In a little under 48 hours, the final phase of the Children’s Behavioral Health Initiative will be implemented with the start of the 32 CSA contracts across the Commonwealth. Personally, I don’t expect everything to change at once, but, having spoken with a number of the people doing this work, I do expect to see some changes in the way in which services are delivered in Massachusetts. It will not be easy- change never is. But it will be interesting.
I have heard a lot of people trying to frame the various new services in terms of what has gone before. If that is all that we are able to do after the massive political effort that has been mounted in the Commonwealth over the past 4 years, I will be disappointed. I thought that, at this juncture, I might put forth some ideas about how I will be looking at the CBHI to mark success.
1) Are families actually engaged in the process, and is that engagement strengthening their resilience? The bad stuff that we associate with mental illness, such as suicide, homicide, crime and homelessness, is all associated with people who live outside of the protective bonds of families. “Protective factors” such as strong families have been shown to help to prevent those outcomes. If we are not, at a bare minimum, strengthening families, then this effort has been in vain.
2) Are the interdisciplinary teams forming, communicating and collaborating in the care for children with SED, and does that collaboration affect the type and quality of the care delivered? It has been an article of faith among us that collaboration will lead to more efficient allocation of resources because of the avoidance of duplication of effort. We should test our faith; does it actually work in the real world?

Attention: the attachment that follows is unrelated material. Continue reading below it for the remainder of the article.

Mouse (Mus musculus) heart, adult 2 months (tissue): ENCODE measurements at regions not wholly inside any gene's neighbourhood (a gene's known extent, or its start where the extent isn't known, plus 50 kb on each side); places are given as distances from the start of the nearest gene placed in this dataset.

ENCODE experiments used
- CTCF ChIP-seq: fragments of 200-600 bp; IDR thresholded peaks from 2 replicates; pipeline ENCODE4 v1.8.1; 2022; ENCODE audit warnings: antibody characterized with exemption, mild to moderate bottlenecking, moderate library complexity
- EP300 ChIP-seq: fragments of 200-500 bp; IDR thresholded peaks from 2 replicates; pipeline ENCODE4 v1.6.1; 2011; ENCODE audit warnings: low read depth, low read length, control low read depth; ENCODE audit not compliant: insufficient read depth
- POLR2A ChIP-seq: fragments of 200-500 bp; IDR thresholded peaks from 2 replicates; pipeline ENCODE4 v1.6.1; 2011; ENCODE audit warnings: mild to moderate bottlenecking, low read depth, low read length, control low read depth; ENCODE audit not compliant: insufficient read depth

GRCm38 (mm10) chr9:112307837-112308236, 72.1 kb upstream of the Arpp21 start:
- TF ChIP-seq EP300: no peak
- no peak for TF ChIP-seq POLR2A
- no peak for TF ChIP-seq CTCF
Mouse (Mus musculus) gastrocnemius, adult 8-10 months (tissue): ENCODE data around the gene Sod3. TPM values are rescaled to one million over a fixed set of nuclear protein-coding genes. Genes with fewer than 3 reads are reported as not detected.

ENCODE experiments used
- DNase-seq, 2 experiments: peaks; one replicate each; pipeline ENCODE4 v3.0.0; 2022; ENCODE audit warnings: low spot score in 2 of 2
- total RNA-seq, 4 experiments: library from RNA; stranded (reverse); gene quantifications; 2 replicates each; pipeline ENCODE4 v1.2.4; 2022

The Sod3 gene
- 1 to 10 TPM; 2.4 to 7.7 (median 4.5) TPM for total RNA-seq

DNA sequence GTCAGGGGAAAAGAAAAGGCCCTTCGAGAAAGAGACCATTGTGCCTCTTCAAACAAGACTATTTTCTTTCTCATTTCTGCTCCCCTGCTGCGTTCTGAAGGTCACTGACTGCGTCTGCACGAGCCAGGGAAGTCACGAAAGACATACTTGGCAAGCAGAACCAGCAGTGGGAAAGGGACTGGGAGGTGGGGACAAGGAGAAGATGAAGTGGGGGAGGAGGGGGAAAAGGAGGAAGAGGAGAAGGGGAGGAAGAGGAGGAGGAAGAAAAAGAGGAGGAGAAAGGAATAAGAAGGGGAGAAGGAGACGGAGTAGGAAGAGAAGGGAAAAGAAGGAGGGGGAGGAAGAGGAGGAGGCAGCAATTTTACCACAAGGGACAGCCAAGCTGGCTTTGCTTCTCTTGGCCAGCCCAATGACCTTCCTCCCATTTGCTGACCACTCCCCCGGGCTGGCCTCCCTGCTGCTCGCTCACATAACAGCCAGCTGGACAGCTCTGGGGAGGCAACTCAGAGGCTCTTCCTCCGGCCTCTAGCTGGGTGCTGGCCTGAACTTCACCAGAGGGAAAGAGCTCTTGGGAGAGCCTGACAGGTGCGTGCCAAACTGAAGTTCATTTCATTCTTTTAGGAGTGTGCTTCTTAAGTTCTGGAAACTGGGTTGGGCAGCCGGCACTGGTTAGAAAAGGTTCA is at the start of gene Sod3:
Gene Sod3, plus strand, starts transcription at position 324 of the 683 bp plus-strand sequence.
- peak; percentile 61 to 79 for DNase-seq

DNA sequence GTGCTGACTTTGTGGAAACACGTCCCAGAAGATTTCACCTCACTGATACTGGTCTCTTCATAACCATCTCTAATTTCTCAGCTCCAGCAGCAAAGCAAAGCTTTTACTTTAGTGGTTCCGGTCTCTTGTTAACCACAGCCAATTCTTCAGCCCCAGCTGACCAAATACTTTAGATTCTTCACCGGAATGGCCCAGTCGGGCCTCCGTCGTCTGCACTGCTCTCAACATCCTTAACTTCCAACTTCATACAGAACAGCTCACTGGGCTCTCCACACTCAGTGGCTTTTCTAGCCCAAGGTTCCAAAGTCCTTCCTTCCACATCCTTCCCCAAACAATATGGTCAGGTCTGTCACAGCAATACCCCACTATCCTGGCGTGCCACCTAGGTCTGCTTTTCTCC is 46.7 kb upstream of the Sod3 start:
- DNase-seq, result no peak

3) Are children with SED better able to function in their communities? Whether school, daycare or the YMCA, this initiative needs to be about integrating children into the community. Our success should be measured by some sort of community integration metric; otherwise we are just creating a new set of institutions?
4) Have we created, in the hearts and minds of the Commonwealth, a sense of parity between children with physical handicaps and children with mental illness (and children without any of these things)? This is a truly long-term goal, to reduce the stigma of mental illness to the point where children enter treatment early and are well managed before they develop SED. I have watched with dismay that the word SPED (special education) is often thrown about the schoolyard as an epithet. We cannot allow the same to happen to SED.
So, perhaps I am setting the bar a bit higher than “compliance with the court order”, but we really should be looking at the data that rolls through the CBHI to see if these things are happening. Perhaps the Child Behavioral Health Research Institute envisioned under Yolanda’s Law can do this. When we have de-stimatized family-centered interdisciplinary care that allows children with serious emotional disturbances to function in the community, I will think that we have done something meaningful for the lives of children.